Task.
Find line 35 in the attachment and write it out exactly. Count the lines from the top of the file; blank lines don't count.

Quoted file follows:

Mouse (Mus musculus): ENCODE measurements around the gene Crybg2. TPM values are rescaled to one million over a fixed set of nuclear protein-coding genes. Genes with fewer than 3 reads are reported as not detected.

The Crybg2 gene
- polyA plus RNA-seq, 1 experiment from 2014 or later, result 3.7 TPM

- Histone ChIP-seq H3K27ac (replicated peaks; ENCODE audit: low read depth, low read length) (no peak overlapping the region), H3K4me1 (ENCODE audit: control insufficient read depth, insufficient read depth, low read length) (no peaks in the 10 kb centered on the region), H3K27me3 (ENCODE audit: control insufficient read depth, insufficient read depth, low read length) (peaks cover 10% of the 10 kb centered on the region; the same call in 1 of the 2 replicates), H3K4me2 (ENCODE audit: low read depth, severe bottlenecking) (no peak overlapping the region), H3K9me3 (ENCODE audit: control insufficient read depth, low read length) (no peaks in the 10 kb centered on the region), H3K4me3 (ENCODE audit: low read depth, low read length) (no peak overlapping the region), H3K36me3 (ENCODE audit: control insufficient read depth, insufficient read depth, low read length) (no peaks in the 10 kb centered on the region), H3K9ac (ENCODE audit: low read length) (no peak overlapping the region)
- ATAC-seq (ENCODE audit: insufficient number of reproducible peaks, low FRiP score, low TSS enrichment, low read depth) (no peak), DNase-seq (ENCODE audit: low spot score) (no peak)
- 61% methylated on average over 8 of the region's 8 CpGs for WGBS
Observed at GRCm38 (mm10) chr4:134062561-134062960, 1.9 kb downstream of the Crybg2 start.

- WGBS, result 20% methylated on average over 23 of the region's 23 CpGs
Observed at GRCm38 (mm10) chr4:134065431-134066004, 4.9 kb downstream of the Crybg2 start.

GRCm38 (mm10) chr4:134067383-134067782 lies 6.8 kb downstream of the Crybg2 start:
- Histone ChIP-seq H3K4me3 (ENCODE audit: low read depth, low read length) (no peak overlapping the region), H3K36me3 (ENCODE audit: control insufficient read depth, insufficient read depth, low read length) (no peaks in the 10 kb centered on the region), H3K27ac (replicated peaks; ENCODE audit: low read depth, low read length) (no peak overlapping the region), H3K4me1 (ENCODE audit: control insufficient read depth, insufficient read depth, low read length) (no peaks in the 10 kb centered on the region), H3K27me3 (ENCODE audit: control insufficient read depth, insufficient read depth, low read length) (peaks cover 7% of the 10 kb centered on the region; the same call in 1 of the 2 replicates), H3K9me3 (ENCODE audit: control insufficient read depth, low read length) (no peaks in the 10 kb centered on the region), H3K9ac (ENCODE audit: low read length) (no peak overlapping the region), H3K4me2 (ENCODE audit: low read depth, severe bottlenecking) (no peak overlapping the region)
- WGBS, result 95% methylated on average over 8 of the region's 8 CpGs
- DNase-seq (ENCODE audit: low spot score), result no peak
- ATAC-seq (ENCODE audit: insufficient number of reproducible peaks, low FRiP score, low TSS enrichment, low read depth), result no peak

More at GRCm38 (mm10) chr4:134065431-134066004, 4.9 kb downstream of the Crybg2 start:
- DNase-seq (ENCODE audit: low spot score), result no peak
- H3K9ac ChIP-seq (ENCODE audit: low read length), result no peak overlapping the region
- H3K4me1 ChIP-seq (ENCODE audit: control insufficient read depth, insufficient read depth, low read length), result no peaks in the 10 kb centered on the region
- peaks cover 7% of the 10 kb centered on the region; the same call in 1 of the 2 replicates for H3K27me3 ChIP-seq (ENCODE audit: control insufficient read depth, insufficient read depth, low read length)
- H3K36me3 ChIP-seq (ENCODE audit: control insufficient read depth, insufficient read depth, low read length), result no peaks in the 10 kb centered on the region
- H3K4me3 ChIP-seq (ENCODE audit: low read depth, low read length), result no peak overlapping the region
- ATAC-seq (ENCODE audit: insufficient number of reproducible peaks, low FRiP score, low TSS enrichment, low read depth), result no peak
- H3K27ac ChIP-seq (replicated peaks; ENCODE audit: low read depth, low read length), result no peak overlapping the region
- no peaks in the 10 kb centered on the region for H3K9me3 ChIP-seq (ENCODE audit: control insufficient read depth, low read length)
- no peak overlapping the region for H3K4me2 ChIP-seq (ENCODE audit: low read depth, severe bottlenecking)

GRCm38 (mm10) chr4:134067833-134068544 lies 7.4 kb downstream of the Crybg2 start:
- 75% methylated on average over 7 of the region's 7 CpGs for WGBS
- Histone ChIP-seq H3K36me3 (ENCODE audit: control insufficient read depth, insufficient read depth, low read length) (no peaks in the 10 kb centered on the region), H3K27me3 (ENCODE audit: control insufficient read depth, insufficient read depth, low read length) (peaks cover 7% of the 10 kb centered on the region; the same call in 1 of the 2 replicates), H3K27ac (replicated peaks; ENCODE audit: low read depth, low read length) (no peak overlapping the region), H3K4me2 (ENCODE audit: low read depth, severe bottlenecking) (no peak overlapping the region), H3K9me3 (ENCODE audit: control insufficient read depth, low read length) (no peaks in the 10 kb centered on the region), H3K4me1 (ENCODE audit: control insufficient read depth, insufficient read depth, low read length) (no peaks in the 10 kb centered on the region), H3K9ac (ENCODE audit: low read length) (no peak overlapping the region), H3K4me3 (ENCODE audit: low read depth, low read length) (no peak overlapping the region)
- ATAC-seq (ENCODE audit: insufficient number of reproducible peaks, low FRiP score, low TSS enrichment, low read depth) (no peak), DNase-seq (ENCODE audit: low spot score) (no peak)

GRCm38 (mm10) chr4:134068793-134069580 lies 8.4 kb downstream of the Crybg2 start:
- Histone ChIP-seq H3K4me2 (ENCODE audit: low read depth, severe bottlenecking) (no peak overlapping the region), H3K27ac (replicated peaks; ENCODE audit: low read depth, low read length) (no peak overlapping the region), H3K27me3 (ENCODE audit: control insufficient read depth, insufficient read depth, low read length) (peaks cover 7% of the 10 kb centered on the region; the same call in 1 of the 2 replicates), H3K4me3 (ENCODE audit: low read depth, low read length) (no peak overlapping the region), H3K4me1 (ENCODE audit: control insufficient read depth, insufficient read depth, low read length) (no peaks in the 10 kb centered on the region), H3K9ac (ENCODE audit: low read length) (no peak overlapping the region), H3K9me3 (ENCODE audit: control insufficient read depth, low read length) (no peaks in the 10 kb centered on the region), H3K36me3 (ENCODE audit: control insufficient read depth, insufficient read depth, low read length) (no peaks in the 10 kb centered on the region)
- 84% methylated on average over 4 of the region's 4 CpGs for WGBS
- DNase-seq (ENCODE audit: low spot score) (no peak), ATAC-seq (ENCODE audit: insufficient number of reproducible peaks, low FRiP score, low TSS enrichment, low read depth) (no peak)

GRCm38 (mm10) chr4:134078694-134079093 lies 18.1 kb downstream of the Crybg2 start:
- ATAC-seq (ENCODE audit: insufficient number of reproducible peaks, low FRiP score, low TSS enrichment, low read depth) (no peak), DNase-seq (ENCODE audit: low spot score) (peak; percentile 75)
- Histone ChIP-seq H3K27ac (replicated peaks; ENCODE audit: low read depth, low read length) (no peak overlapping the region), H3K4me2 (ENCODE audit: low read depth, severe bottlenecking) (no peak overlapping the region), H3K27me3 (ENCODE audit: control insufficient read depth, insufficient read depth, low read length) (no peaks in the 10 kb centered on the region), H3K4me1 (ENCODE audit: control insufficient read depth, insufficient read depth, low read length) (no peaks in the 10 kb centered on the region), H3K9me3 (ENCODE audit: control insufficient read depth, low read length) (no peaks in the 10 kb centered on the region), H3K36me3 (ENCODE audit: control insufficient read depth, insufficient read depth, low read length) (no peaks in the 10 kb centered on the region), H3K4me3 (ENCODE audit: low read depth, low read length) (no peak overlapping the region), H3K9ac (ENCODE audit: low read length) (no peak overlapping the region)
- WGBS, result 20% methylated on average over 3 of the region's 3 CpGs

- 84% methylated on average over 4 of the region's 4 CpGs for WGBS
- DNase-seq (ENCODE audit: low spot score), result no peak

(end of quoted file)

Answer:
- ATAC-seq (ENCODE audit: insufficient number of reproducible peaks, low FRiP score, low TSS enrichment, low read depth) (no peak), DNase-seq (ENCODE audit: low spot score) (peak; percentile 75)